Then for some reason or another, I was looking for an excuse to wear my 1992 Blue Jays jersey to school (which incidentally, didn't fit me when my mom bought it for me originally in 1994, but finally did fit in 2005.)

I instrumented a "Blue Jays Day" at school that day, but I was the lone participant. Nonetheless, it re-stoked the fires of passion for baseball. I followed the Blue Jays throughout the 2005 season, not religiously, but checked in on them every so often.

It was the 2005 off-season that really got me excited about the Blue Jays once again. The club signed A.J. Burnett, B.J. Ryan, Bengie Molina, and traded to get Troy Glaus and Lyle Overbay. Even though I wasn't extremely familiar with this incarnation with the Blue Jays, I recognized this spending meant Toronto wanted to win again.

Ever since that turning point in 2005, my Blue Jays fandom has been rekindled and has been growing progressively each year. It's funny to think the catalyst that helped me fall back in love with the Blue Jays was a silly "Blue Jays Day".

Looking back, I regret missing those years from 1995-2004. I missed the meteoric rise of Carlos Delgado, Roy Halladay, and even Roger Clemens' award-winning (albeit allegedly drug-enhanced) tenure as a Toronto Blue Jay.

There's no question the 1994 MLB strike took down a lot of casualties. In fact, I know some folks who used to be diehard baseball fans and still haven't forgiven baseball for what happened. The majority of them being Montreal Expos fans, and frankly I don't blame them for still being upset.

Luckily, my break-up and make-up with baseball has a happy ending. We are reunited once again, and after a nine year hiatus, my fondness for baseball and the Toronto Blue Jays truly came full circle.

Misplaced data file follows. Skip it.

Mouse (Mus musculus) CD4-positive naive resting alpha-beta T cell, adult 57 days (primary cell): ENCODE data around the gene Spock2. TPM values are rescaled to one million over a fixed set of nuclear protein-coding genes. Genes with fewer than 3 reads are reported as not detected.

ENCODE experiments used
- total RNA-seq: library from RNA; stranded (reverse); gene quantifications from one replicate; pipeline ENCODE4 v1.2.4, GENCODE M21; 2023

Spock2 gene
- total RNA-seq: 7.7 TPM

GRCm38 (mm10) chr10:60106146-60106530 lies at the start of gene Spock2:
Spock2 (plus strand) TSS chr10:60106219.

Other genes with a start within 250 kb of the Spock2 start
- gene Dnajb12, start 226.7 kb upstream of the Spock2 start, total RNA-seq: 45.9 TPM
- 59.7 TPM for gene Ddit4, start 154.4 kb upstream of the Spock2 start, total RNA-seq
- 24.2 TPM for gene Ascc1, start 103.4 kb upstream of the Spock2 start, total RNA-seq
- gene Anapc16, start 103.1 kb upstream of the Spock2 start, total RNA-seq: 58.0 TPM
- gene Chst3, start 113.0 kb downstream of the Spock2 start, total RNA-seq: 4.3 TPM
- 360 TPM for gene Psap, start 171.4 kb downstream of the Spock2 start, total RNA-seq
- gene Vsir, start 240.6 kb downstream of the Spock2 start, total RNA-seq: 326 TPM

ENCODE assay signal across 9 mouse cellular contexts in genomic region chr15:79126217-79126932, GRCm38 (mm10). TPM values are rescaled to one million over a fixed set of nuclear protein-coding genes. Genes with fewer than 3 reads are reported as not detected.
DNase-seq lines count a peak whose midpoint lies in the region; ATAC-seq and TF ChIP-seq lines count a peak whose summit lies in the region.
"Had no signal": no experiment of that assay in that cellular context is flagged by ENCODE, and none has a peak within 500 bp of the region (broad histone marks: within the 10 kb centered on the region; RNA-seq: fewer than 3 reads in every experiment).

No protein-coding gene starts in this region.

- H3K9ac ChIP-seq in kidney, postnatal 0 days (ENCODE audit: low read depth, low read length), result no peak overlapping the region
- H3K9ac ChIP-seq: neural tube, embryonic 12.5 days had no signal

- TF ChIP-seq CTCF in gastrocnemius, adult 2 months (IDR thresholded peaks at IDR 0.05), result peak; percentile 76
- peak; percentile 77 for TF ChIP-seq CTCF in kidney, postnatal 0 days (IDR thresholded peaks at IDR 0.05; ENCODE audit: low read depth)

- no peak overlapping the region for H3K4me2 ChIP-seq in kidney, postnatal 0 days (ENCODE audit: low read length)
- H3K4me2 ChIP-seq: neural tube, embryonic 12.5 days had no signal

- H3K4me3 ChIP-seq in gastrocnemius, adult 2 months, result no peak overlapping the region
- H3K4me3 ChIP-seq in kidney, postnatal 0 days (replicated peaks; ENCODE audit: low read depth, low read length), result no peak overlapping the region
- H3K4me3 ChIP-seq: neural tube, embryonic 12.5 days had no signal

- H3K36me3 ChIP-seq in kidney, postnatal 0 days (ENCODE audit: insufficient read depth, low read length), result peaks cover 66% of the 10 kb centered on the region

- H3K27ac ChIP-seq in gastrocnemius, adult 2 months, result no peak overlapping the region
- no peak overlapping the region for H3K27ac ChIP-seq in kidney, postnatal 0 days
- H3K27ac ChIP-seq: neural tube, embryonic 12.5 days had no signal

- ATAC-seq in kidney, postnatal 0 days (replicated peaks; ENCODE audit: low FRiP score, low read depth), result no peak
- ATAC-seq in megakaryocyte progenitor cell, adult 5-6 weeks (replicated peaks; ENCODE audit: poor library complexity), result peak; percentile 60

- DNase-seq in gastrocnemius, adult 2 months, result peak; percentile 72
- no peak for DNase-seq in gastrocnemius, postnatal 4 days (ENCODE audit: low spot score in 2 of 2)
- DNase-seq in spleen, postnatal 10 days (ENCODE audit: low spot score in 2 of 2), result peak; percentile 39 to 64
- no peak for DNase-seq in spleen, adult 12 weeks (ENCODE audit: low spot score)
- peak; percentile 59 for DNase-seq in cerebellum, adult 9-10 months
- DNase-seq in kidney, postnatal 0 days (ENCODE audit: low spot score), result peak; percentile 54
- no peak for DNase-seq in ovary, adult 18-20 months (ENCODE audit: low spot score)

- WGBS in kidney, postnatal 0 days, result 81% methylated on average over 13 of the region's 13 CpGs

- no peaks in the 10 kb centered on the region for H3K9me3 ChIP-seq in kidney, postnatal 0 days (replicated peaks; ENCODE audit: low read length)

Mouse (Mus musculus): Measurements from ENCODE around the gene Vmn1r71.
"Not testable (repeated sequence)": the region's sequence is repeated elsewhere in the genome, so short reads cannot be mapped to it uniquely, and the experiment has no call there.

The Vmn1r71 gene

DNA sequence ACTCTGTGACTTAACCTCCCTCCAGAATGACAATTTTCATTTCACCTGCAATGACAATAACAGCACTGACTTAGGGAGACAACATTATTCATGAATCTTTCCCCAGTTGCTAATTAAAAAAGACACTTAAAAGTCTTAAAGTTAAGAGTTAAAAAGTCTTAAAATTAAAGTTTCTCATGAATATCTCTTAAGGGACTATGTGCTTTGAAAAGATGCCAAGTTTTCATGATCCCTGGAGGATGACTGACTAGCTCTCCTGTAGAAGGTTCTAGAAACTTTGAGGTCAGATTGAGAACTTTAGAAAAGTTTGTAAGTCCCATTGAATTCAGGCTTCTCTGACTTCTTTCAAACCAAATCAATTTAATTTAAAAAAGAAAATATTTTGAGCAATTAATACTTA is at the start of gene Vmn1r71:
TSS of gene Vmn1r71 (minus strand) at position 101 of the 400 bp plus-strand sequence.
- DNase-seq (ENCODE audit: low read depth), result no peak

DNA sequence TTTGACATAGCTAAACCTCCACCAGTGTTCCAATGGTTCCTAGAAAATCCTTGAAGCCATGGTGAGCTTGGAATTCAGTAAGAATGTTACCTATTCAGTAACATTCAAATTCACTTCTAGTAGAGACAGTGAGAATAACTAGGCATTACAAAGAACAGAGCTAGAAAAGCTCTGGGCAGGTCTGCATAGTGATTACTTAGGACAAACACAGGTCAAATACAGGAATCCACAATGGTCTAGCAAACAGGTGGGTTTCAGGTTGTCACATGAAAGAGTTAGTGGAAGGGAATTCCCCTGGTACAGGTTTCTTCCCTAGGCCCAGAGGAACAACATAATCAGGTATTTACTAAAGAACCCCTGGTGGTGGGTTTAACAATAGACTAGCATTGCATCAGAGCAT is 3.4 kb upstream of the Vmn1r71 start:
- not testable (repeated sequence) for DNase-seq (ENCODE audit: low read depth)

It's the Blue Jays I have to thank for bridging the gap between my childhood and adulthood. And to think ... the catalyst for this reunion was a jersey that was too big for me as a child, but now fits me perfectly as an adult.

I guess you could say baseball symbolizes my childhood. It reminds me of a time when I had an unadulterated love for the game ... when times where simpler and when baseball overshadowed everything. Thus, baseball will always hold a special place in my heart.

Maybe that's why I gravitated back towards the sport and the team I used to love so much as a kid. Because like many of us, I was simply trying to recapture part of that magical feeling of being a child once again.

For what it's worth, it really doesn't matter how or why you're a fan of the Toronto Blue Jays, or baseball in general. Maybe you have an affinity for the Blue Jays because of their sharp new uniforms. Maybe it's because your dad loved the Blue Jays, and he passed that affinity for the team on to you.

All that really matters is you're a fan and you have a love for the game. And as my little story goes to show you, a love for the game is one that never dies.

Thanks to Little League Canada for the Little League enrollment statistics.

13 comments:

  1. I followed nearing the same up and down relationship with baseball as you.

    I filled my sport's void in the late 90's and early 2000's with the Maple Leafs. (Incidentally, I haven't watched one hockey game in 3 years!)

    I would attribute my return to the game to:

    1)Taking my own child to the game and playing catch outside reminded me of how much I used to like it.
    2)The MLB has made so many great choices over the last 5-6 years that have led to it being the best it has ever been.

    Nice read... thanks.

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  2. SaugaTigers, I'm glad to hear that you came back to baseball as well. Whether it was football, hockey, or something else, I think there had to be something to fit the void. I dabbled in hockey fandom as well in the late 90's, but it just wasn't the same as a good old-fashioned baseball game.

    It's funny how picking up a baseball again really does take you back to your childhood. And now we can pass that love of the game on to a new generation of baseball and Blue Jays fans.

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  3. wow Ian its very cool, and a little weird how yourtime line mimics my own. I only really got back into baseball at university, I didn't even own a glove for the longest time. A buddy had an old glove and we would go play catch and share the one glove.

    Then the monster came back and I loved the game again, I bought MVP 2005 for my gamecube and learned about all the current celebs like Manny and Big Pappy after their world series win.